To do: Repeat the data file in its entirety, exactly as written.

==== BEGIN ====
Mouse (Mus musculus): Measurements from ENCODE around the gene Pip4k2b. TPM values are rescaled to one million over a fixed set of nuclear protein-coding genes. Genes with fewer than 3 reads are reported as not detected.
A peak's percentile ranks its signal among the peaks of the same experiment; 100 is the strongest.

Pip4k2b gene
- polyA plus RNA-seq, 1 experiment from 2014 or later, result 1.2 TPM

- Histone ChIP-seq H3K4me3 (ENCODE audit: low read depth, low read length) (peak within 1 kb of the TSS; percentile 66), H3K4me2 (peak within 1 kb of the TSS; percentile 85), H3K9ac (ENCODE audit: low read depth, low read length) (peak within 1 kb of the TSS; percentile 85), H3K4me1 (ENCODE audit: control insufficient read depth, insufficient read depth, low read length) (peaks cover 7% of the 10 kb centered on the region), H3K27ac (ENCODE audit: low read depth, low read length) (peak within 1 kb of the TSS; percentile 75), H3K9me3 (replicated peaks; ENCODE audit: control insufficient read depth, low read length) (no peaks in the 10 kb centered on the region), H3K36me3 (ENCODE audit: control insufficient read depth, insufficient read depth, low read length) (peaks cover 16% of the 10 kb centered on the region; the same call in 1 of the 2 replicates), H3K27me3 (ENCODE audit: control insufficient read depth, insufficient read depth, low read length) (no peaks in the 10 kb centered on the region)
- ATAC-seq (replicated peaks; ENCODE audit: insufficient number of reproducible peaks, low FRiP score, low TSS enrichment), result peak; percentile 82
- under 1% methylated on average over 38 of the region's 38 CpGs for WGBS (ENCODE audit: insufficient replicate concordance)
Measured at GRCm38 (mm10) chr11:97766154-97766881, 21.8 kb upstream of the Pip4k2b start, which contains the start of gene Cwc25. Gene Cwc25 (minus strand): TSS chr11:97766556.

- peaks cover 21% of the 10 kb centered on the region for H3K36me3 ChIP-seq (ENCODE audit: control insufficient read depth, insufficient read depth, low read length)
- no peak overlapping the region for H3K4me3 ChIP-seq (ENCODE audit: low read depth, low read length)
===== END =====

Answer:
Mouse (Mus musculus): Measurements from ENCODE around the gene Pip4k2b. TPM values are rescaled to one million over a fixed set of nuclear protein-coding genes. Genes with fewer than 3 reads are reported as not detected.
A peak's percentile ranks its signal among the peaks of the same experiment; 100 is the strongest.

Pip4k2b gene
- polyA plus RNA-seq, 1 experiment from 2014 or later, result 1.2 TPM

- Histone ChIP-seq H3K4me3 (ENCODE audit: low read depth, low read length) (peak within 1 kb of the TSS; percentile 66), H3K4me2 (peak within 1 kb of the TSS; percentile 85), H3K9ac (ENCODE audit: low read depth, low read length) (peak within 1 kb of the TSS; percentile 85), H3K4me1 (ENCODE audit: control insufficient read depth, insufficient read depth, low read length) (peaks cover 7% of the 10 kb centered on the region), H3K27ac (ENCODE audit: low read depth, low read length) (peak within 1 kb of the TSS; percentile 75), H3K9me3 (replicated peaks; ENCODE audit: control insufficient read depth, low read length) (no peaks in the 10 kb centered on the region), H3K36me3 (ENCODE audit: control insufficient read depth, insufficient read depth, low read length) (peaks cover 16% of the 10 kb centered on the region; the same call in 1 of the 2 replicates), H3K27me3 (ENCODE audit: control insufficient read depth, insufficient read depth, low read length) (no peaks in the 10 kb centered on the region)
- ATAC-seq (replicated peaks; ENCODE audit: insufficient number of reproducible peaks, low FRiP score, low TSS enrichment), result peak; percentile 82
- under 1% methylated on average over 38 of the region's 38 CpGs for WGBS (ENCODE audit: insufficient replicate concordance)
Measured at GRCm38 (mm10) chr11:97766154-97766881, 21.8 kb upstream of the Pip4k2b start, which contains the start of gene Cwc25. Gene Cwc25 (minus strand): TSS chr11:97766556.

- peaks cover 21% of the 10 kb centered on the region for H3K36me3 ChIP-seq (ENCODE audit: control insufficient read depth, insufficient read depth, low read length)
- no peak overlapping the region for H3K4me3 ChIP-seq (ENCODE audit: low read depth, low read length)